Your next Android device should be a BlackBerry

by Volker Weber

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My big frustration with Android used to be how quickly they were abandoned by their manufacturers. That is why I said you should buy a Nexus if you really wanted an Android device that gets updates. But this is about to change in a big way.

What is more important than the latest release of Android is the latest security patch. And BlackBerry has changed this game. Nothing has received patches more timely than the BlackBerry Priv. Nothing, not even a Nexus. And BlackBerry has made big changes under the hood to deliver a device that cannot be rooted. That is a problem for tinkerers but not for people who want a secure device.


The Priv however has been way too expensive for most people. And this is where the game will change. I have researched the three new BlackBerry devices coming up in the next three quarters. The first one is codenamed Neon and it will be announced really soon. My bet is on a price point comparable to the BlackBerry Leap. If you want to spend more, you can wait for Argon, and if you need a hardware keyboard, you can wait even longer for Mercury, or just get the Priv. But Neon is the device that changes the landscape.

You will be able to buy a secure Android device at an affordable price.


How soon is really soon?

David Guillaume, 2016-07-05

rumours say in the middle of August...

Ralph Hammann, 2016-07-05

@David July 19, maybe?:-)

Horia Stanescu, 2016-07-05

Horia, I will be in New York on July 19, but I don't expect them to announce there. They try to take a broader view there.

Volker Weber, 2016-07-05

Our "provider" for Internet and MDM (MobileIron) says:
iOS = OK,
if Android then Samsung because of "Knox".

What would Blackberry's answer be on that topic?

Marc Patermann, 2016-07-05

BlackBerry would say: ditch MobileIron and get BES 12. :-)

Seriously, MobileIron supports Android for Work, which is implemented very well on BlackBerry Priv and future devices. KNOX is something I also recommend. What I do not like is Samsung being slow to patch Android.

Volker Weber, 2016-07-05

Volker Weber, 2016-07-05

What is Blackberries Business Model?
Do they charge a monthly fee for the premium security? I ask because the Android market is packed but it seems a lot of players don't make any money out of their handset business. Some of them are even shipping much higher volumes. Even Microsoft still sells more devices than Blackberry but it seems they are not happy either.

I personally own a Nexus 5 (the older one) and while the hardware is ok Android still feels a lot like try & error to me. My hope is that there will be more than Android and iOS in the future.

Henning Heinz, 2016-07-05

Henning, don't make me explain BlackBerry's enterprise offerings.

Volker Weber, 2016-07-05

Their hardware division is struggling big time and if will be "kaput" in one year or two, I expect to find a "Productivity and Security" suite in Google Play, priced at 10 euros per month maybe. With hub, calendar, DTEK and all the goodies, beautiful packed, developed and serviced.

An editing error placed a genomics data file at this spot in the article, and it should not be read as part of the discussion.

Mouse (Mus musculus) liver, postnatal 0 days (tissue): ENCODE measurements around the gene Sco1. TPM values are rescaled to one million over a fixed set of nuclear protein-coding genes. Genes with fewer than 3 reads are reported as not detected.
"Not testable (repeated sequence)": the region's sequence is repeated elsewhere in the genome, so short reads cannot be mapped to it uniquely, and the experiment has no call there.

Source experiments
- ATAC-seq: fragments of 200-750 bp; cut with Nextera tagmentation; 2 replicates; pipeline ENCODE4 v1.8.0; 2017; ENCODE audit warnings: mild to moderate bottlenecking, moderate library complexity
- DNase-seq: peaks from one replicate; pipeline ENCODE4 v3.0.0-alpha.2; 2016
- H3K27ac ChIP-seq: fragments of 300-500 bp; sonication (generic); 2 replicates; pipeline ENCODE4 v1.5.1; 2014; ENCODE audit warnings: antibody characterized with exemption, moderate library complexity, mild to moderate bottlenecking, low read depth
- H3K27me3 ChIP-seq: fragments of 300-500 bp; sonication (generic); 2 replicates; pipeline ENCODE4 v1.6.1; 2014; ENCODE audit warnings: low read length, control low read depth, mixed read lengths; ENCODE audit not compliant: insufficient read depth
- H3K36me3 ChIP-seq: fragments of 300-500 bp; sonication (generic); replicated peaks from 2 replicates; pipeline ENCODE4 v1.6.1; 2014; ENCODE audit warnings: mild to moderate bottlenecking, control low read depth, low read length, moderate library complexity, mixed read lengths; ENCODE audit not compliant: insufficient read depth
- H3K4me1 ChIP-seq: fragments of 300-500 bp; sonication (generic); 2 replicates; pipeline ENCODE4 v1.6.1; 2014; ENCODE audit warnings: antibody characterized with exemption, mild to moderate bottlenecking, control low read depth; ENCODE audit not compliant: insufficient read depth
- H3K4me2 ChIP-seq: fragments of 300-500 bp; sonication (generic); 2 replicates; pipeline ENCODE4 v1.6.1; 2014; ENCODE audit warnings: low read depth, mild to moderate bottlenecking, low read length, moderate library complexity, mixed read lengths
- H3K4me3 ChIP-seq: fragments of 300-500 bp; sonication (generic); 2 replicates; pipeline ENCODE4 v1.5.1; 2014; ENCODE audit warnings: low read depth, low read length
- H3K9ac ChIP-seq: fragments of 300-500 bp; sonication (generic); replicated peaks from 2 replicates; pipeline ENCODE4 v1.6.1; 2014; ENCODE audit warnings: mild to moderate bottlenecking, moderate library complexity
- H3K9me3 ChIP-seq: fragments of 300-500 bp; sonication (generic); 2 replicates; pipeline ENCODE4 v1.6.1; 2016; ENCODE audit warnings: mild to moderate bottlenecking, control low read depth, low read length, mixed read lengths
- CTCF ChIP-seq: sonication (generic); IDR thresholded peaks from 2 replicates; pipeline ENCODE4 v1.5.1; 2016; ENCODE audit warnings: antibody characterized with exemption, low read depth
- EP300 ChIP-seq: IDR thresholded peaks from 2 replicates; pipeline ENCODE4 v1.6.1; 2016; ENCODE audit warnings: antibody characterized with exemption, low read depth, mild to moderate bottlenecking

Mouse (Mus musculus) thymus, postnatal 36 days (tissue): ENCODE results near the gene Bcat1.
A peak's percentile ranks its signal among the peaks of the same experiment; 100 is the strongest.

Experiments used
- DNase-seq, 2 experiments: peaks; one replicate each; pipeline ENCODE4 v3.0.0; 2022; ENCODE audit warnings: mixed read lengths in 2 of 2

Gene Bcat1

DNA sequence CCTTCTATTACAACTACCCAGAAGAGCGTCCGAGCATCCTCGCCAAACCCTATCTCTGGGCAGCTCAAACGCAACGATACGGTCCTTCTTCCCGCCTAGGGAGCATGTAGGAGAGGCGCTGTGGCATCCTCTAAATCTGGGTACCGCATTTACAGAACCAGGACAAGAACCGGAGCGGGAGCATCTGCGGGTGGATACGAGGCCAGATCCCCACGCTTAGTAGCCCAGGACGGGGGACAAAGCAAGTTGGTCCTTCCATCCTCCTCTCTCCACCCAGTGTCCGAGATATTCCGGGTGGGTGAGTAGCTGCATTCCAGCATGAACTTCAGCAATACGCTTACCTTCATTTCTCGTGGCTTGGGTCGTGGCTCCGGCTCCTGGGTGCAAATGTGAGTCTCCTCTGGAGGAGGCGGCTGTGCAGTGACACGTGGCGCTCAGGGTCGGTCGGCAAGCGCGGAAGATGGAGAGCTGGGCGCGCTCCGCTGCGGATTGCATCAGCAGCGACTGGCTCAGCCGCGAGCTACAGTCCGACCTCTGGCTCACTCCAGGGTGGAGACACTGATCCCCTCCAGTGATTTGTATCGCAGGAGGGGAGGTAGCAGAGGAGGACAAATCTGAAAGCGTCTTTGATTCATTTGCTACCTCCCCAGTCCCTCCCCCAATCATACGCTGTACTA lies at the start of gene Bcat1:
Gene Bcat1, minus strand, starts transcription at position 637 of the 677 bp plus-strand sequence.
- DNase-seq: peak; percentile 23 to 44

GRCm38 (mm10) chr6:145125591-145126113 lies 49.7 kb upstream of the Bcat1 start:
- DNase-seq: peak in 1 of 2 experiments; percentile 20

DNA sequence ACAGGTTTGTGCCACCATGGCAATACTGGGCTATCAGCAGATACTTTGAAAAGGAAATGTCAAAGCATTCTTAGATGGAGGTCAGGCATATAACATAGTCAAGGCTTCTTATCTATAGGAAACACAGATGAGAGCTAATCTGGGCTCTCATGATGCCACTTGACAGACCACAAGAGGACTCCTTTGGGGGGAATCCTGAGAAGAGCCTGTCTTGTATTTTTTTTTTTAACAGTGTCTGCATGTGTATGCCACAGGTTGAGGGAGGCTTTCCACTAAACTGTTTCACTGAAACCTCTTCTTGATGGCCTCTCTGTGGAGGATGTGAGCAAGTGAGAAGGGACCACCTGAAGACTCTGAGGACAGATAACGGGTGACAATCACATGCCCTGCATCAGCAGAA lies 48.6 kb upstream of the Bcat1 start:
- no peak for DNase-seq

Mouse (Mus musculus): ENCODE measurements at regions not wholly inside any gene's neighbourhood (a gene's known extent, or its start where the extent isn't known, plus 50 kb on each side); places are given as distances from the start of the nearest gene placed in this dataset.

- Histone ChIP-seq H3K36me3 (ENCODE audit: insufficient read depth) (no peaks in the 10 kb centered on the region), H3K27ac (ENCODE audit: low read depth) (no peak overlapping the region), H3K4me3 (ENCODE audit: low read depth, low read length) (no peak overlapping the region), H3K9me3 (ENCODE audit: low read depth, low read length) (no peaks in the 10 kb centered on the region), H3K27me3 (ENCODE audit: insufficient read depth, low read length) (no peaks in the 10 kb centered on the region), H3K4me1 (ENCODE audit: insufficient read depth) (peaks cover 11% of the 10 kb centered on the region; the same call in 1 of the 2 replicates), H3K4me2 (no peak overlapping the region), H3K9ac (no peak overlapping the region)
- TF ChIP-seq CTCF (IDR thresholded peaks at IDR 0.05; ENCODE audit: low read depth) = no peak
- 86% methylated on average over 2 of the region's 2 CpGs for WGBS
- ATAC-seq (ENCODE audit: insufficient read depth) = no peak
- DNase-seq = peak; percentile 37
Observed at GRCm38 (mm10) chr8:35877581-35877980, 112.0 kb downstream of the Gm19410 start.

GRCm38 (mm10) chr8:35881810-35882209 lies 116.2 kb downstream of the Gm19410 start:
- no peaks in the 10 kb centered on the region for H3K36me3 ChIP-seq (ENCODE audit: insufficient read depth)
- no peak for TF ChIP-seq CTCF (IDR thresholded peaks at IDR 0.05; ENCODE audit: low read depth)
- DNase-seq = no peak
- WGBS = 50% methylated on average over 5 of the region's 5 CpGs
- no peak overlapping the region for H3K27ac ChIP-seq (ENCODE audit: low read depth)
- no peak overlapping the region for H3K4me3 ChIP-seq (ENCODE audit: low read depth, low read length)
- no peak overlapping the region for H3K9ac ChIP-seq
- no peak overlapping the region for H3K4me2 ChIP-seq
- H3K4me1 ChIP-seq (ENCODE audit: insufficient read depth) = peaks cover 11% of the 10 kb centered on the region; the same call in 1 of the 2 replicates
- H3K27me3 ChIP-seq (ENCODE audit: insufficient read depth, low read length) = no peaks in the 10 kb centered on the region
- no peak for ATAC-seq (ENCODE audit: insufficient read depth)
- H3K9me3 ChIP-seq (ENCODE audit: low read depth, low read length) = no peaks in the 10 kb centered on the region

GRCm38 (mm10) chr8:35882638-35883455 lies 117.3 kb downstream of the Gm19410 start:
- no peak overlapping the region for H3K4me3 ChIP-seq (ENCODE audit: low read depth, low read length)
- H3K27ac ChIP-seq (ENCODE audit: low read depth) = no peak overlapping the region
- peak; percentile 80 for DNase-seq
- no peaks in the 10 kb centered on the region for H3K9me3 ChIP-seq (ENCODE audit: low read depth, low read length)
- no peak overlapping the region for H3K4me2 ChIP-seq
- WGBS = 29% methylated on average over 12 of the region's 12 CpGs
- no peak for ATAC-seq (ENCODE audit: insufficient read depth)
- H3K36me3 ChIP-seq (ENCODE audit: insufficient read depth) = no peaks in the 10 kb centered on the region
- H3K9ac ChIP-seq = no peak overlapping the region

And who will tell BlackBerry is dead?:-)

Horia Stanescu, 2016-07-05

> And BlackBerry has made big changes under the hood to deliver a device that
> cannot be rooted. That is a problem for tinkerers but not for people who want a
> secure device.

Uh, wrong.

If you want a really secure device that comes with Google Play Services preinstalled, you have to root it. Otherwise you have no chance to install e.g. a firewall app like AFWall+ to limit internet access for some kind of apps (e.g. the Google Play Services) or to disable some system apps.

It is not possible to run Android as a "secure device" with Google Play Services active. They are leaking so much privacy information about you, your location, etc.

If BlackBerry wants to ship a really secure device, they need to drop the Google Services from the device. And then they could just have stayed at BB10.

BlackBerry is no longer what I would call a "secure device" since they switched to Android.

Manuel Zecherl, 2016-07-07

Well, how do I say this? BlackBerry has discussed this with their customers before setting out for this journey. If you define "Android with GPS" as unfit, you basically locked yourself out of 80% of the market.

Volker Weber, 2016-07-07

I do not define Android with GPS as unfit. But I define permanently submitting my GPS location to Google without the possibility to disable this as unfit.

And no, disabling GPS in the settings does not disable submitting location data to Google.

Manuel Zecherl, 2016-07-07

Switching your device into airplane mode might be a good measure to avoid location tracking. Not only does it disable GPS, cell tower tracking, Bluetooth snooping, Wifi sniffing, but it will also save a lot of battery. Your safest bet might be to sell your device.

By all means avoid disabling location tracking in your Google account. That would be too sensible.

Volker Weber, 2016-07-07

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